Happy Holidays!

Since all of us here at Rainbows & Unicorns are celebrating Christmas in some form or another, we do not have a “regular post” for today, Christmas Eve. (Check back with us on Monday for business as usual!) We do, however, have a fun treat for you that Holly put together to celebrate the occasion…

 

We wish you all a very happy holiday season with your little ones! Whether you’re celebrating Christmas, Hannukah, Kwanzaa, Pancha Ganapati, Yule, or even nothing at all—be safe, be happy, love and be loved. ♥

— Rainbows & Unicorns Team

 

Why Do I Talk About My Infertility?

I probably make a lot of people cringe on Facebook. Judging by how few Likes I get, much less actual comments, on posts I share or write about infertility, particularly egg donation, it seems most people just don’t know what to say.

So they do the worst thing possible: they say nothing.

It’s not like I clutter my timeline with infertility-related content multiple times a day—or even multiple times a week—but I am always disappointed by how few people interact with me on a subject that is very close to my heart. A recent post in which I said I was happy to answer questions about creating a family via egg donation fell on deaf ears. (Or blind eyes, as the case may be.)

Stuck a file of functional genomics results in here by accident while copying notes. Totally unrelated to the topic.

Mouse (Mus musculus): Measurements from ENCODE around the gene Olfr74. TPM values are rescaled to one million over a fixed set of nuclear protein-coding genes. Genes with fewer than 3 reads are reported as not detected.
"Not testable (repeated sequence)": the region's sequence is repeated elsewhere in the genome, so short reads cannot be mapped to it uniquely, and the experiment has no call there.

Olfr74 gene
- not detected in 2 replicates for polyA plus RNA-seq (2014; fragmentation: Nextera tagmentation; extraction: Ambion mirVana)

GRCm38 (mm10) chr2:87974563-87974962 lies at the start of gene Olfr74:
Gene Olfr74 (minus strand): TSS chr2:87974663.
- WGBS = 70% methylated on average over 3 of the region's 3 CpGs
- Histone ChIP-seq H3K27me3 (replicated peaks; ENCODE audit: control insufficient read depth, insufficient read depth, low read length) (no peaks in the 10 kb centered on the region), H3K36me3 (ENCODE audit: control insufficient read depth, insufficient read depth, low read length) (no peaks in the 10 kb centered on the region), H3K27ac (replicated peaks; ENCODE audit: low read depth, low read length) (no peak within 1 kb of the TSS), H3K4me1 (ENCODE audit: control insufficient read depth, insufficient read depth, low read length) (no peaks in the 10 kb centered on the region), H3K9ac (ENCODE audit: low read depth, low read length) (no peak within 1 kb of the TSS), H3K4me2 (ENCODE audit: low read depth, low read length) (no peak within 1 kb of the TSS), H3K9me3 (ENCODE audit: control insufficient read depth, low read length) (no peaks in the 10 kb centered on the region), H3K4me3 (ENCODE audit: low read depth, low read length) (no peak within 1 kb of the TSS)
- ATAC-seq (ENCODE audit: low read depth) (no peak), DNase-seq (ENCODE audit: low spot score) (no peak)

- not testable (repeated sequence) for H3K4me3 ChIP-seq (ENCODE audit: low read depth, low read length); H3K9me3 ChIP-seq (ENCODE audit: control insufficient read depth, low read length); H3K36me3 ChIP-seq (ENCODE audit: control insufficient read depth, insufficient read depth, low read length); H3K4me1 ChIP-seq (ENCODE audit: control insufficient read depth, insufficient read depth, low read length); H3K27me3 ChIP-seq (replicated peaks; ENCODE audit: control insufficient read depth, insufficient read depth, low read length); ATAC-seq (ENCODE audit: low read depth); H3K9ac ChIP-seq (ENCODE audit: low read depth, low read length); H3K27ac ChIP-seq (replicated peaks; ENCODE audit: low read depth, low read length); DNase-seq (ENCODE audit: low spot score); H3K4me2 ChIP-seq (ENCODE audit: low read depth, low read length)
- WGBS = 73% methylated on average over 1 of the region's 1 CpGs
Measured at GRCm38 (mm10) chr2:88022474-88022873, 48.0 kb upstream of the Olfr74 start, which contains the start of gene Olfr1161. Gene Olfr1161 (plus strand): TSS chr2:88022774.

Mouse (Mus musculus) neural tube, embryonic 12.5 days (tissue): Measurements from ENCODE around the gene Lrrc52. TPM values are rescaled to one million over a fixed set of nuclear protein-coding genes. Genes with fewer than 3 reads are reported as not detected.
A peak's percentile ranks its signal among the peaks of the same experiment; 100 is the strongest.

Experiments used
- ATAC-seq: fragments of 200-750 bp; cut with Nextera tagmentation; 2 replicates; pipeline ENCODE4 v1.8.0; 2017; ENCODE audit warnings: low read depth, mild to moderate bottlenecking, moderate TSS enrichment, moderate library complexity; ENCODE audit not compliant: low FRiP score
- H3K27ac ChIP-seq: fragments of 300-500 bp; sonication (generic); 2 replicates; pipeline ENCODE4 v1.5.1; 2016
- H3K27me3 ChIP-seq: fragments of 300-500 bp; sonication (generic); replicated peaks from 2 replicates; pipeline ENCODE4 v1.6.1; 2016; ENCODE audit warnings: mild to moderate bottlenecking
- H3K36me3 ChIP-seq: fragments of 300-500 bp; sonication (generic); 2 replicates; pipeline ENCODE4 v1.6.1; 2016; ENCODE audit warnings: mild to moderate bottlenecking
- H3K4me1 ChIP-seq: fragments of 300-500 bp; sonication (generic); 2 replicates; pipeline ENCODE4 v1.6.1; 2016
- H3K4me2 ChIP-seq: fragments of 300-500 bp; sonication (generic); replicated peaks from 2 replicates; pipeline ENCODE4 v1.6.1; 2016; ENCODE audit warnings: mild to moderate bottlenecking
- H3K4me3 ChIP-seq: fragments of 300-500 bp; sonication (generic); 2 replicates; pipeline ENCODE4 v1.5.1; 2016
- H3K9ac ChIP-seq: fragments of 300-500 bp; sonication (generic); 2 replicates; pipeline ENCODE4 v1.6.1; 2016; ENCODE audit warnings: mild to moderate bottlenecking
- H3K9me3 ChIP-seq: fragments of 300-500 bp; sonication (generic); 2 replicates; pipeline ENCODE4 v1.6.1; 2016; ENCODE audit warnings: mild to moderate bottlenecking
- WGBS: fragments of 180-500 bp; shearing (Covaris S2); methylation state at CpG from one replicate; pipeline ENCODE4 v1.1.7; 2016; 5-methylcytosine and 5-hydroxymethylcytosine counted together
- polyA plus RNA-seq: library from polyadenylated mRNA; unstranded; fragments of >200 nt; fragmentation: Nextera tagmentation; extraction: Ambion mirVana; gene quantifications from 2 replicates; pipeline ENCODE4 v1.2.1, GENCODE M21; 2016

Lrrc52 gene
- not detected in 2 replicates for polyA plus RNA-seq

I wonder if my friends who have shared posts about cancer, or Crohn’s disease, or autism, or racial inequality, or discrimination, or mental illness have also felt this groaning silence. Our culture isn’t very good at holding up a conversation if there’s any personal discomfort. People shy away from difficult subjects, but don’t we owe it to the people in our lives to show up to the conversation? Even if it’s to say, “I don’t know much about this, can you tell me more?”

I’ve lost count of the number of people with whom I have briefly and joyfully (but at first, timidly) shared how V got here and who have said nothing. I guess it’s easy to ignore an email. It’s even easier to scroll past a Facebook status update. But, sorry, not sorry, it’s just as easy for me to lose interest in someone who puts their personal comfort above holding space with someone who’s travelled a trickier path.

I’m not looking for pity.

I don’t need a shoulder to cry on.

I’m not confessing a dirty little secret.

I’m looking for a conversation that I think is worth having.

I’ll back up. Last Spring, I scoffed at the number of celebrities in their mid-40s or older who gave birth and implied their fertility had a direct correlation with how young they looked. OMIGOD, I rolled my eyes. They so obviously did donor egg IVF, I wish they would just ‘fess up. What’s the big deal? They need to lead by example, by showing that infertility is REAL and that it’s okay to build your family in a non-traditional way.